Inside Unmanned Systems

AUG-SEP 2018

Inside Unmanned Systems provides actionable business intelligence to decision-makers and influencers operating within the global UAS community. Features include analysis of key technologies, policy/regulatory developments and new product design.

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Page 47 of 83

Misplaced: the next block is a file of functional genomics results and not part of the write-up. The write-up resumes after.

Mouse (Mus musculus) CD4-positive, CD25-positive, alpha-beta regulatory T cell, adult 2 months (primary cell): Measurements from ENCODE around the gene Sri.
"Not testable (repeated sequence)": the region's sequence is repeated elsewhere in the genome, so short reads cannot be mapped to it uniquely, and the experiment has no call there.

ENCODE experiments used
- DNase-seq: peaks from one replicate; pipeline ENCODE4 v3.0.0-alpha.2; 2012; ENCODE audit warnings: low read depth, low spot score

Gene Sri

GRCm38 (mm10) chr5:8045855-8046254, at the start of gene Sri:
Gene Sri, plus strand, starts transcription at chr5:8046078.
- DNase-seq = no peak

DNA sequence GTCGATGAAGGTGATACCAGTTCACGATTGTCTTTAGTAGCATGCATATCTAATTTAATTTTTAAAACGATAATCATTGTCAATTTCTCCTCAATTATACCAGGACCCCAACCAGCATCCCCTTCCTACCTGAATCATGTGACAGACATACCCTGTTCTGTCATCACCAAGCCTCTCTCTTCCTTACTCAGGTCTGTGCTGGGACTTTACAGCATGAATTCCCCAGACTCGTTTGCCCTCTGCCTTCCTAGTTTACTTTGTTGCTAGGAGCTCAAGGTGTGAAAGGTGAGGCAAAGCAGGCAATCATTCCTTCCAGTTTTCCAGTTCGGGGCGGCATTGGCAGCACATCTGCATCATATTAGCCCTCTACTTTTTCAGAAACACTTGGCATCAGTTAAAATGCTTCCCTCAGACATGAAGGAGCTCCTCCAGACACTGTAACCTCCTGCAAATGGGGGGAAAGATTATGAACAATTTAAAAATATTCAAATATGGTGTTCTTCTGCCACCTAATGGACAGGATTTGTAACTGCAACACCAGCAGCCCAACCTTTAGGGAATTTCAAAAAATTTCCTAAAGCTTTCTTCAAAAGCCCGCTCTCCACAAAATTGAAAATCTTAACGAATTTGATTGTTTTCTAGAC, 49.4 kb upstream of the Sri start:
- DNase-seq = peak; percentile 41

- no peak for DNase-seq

AIR HAZARD TRACKING 48 August/September 2018 unmanned systems inside During an emergency, facility personnel are typically sent out in pairs to acquire data from the moving plume, said Keith Lovendale, President and CEO of RADeCO. One collects radiation levels while the other drives the ve- hicle. The information gathered is sent back to the plant so workers responding can compare the plume model to the actual dose rate. The model is created to determine how far and where the plume is going to travel. "The teams are sent out to areas based on wind direction and the plume models," Lovendale said. "Once they get to the plume, they traverse across the plume to find the center, which is where they'll find the highest radiation dose. They make notes of where the highest rate is and where there is no rate. They also might take air samples if there's a ground plume situation." The challenge is, these teams can only collect a ground level dose rate. Drones can quickly and easily find the center with one employee and without the need to put anyone in harm's way—collecting data these facilities never have been able to collect before. "They can't see where the true center of the plume is, which is elevated some distance above the ground," Lovendale said. "With a drone, you can pull sample data from the center of the plume, which provides more ac- curate, useful information we didn't have ac- cess to before. This data can be compared to the model so evacuation plans can be changed as needed." Charlotte UAV's industrial X8 configured system, known as the RadKnight Duke, can be equipped with various radiation detec- tion instrumentation to provide real-time radiological data through the Mirion Flight Control System and SPIR-Ident Software. As the UAS collects data, the user on the ground receives a live stream of a spectrum of colors and GPS tags that shows the strength of the radiation as well as a map of where it's coming from, combining the onboard GPS data with the detector output. Flying the UAS not only reduces radiation exposure levels for personnel and the man hours necessary to collect the levels, it also pro- vides access to and maps of areas people and cars simply can't reach. Many nuclear facilities are located in rural areas, which makes it dif- ficult to get to the plume as the wind carries it away from the plant, said Kip Kelley, a techni- cal sales engineer for Mirion Technologies. The FlyCam UAV platforms, the Neo Octo Drone and the Zoe Quad Drone, are all- weather systems that can carry two radio- logical sensors—a plume sniffer and an alpha beta gamma search tool for fixed sources other than a plume, both from US Nuclear Corp. The sensors provide radiation levels in real time, eliminating the need for personnel to put on Photo courtesy of Mark Roberson of Goldfinch Sensor Technologies and Analytics LLC. RADI ION DETECTION 3-D MOUNTING BRACKET Goldfi nch Sensor Technologies and Analytics created a 3-D printed mounting bracket to hold a radiation detector to measure the levels and types of radioactive materials. The bracket was part of a proposal to show how a UAS could be used to map radioactive areas. "THE FIRST THING TO DO IS MAKE THE SENSORS SMALL AND LIGHTWEIGHT SO THEY CAN GO ON THE DRONE WITHOUT OVERPOWERING THEM." Bob Goldstein, CEO, US Nuclear Corp

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